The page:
I also think the idea of utopia as envisioned for purposes of this discussion may be rendered untenable by the simple fact that pain and suffering exist in the present. I'm not one for "Back to the Future" logic games, but doesn't the current reality of negative value imply that future time travelers were unsuccessful? Beyond being incalculably remote, the notion of some post-super-singularity state of painless pluperfection seems to suffer from the same conceptual problems that bedevil religious conceptions of omnibenevolence. It demands a kind of absolute and infinite equilibrium that seems -- and probably is -- contrary to physical nature. The questions that follow seem to invite familiar theodicical problems, only without a creator-god there to simplify -- or complicate -- things.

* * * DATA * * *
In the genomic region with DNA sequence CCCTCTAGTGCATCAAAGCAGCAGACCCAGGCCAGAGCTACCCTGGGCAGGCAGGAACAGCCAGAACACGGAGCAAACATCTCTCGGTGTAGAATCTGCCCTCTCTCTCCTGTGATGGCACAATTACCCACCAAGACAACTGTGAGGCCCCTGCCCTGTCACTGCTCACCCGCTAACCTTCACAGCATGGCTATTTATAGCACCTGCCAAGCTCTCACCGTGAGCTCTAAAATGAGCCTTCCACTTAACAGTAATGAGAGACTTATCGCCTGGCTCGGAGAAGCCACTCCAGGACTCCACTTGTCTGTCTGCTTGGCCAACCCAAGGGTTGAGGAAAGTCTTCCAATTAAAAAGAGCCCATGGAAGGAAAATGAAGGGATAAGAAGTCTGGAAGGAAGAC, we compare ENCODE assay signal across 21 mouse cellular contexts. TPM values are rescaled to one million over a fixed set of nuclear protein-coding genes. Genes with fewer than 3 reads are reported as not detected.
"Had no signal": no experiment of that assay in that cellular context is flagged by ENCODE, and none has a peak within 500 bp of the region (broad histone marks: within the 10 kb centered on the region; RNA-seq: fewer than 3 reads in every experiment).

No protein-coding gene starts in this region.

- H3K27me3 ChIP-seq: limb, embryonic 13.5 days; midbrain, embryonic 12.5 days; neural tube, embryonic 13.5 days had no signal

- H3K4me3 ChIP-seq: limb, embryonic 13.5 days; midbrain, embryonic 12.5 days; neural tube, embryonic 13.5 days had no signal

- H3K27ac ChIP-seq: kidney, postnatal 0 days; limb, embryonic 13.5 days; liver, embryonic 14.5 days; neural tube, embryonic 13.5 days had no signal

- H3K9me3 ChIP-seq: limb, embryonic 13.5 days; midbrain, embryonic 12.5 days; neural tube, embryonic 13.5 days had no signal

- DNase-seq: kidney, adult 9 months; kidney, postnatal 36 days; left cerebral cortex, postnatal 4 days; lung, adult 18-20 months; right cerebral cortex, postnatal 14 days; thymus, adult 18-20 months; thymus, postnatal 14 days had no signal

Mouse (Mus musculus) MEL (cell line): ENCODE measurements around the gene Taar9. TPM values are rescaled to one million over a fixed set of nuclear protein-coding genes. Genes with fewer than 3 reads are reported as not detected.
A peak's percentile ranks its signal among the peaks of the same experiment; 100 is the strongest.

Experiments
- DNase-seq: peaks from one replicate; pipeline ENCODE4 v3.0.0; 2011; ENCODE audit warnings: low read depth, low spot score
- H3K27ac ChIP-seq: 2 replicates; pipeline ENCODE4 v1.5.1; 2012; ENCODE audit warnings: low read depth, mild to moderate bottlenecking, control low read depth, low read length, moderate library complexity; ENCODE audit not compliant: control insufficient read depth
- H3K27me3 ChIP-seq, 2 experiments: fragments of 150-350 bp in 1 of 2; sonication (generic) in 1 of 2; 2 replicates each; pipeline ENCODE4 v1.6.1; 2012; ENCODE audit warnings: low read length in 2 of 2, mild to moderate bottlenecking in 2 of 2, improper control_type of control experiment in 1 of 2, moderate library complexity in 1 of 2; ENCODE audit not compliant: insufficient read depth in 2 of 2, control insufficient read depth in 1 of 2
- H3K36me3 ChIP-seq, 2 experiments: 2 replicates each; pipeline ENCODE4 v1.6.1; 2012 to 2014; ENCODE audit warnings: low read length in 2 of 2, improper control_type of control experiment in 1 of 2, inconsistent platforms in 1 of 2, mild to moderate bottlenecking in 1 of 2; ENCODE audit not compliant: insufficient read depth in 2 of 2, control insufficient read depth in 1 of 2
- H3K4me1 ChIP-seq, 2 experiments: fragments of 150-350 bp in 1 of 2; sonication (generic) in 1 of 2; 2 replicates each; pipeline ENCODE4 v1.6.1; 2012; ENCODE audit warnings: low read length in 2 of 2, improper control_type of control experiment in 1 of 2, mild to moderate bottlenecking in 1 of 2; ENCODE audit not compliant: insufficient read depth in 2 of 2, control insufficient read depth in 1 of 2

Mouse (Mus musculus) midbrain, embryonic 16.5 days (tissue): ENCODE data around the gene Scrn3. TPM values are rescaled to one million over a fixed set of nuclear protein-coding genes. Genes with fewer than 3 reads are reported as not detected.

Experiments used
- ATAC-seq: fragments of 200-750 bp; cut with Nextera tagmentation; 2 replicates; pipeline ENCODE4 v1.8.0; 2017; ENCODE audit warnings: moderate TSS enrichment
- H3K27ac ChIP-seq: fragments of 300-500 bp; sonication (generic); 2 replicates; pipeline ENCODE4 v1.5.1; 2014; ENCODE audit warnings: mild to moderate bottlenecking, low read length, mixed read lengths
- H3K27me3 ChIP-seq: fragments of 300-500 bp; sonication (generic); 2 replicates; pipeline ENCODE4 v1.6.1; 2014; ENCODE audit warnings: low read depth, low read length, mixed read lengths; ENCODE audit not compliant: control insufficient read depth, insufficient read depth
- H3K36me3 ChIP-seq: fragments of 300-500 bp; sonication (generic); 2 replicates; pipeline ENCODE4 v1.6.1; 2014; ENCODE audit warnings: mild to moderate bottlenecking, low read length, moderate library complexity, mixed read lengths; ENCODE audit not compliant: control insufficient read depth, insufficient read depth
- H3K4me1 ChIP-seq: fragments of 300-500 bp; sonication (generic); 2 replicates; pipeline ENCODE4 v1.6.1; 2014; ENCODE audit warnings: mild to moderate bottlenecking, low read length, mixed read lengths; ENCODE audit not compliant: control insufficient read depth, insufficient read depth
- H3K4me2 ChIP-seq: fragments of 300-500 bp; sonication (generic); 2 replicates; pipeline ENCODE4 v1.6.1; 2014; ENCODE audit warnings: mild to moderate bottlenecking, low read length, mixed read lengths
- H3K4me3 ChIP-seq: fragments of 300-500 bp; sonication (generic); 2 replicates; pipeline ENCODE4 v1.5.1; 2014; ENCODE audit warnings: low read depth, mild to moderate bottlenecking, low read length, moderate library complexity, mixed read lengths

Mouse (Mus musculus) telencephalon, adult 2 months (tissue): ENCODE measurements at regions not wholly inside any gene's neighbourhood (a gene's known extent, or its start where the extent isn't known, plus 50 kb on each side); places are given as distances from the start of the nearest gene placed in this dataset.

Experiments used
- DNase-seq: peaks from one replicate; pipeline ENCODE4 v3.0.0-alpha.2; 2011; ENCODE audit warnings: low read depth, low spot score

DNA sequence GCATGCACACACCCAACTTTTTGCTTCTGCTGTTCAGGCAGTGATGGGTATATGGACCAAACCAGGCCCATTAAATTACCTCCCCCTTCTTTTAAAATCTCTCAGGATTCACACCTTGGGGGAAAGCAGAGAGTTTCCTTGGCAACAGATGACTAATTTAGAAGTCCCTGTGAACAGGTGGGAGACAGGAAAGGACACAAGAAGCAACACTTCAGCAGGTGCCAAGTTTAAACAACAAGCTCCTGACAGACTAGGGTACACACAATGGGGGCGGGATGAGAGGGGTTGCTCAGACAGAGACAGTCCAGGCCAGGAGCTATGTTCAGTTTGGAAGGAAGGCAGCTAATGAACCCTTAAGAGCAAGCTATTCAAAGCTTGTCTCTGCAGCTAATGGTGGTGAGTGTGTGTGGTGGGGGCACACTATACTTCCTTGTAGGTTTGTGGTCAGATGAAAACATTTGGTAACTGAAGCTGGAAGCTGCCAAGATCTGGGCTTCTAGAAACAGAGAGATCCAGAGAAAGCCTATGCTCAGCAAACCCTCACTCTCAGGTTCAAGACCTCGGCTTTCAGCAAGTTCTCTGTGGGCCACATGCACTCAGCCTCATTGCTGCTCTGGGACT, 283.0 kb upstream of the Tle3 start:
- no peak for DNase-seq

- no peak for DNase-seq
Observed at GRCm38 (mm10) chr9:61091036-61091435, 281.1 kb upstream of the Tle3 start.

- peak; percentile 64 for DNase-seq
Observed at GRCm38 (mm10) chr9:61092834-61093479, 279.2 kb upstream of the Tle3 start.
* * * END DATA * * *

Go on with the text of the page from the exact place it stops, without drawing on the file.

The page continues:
don't worry,

in the year 6,000,000,000,000 lung will bring everybody back.

"rise from your grave and serve lung again."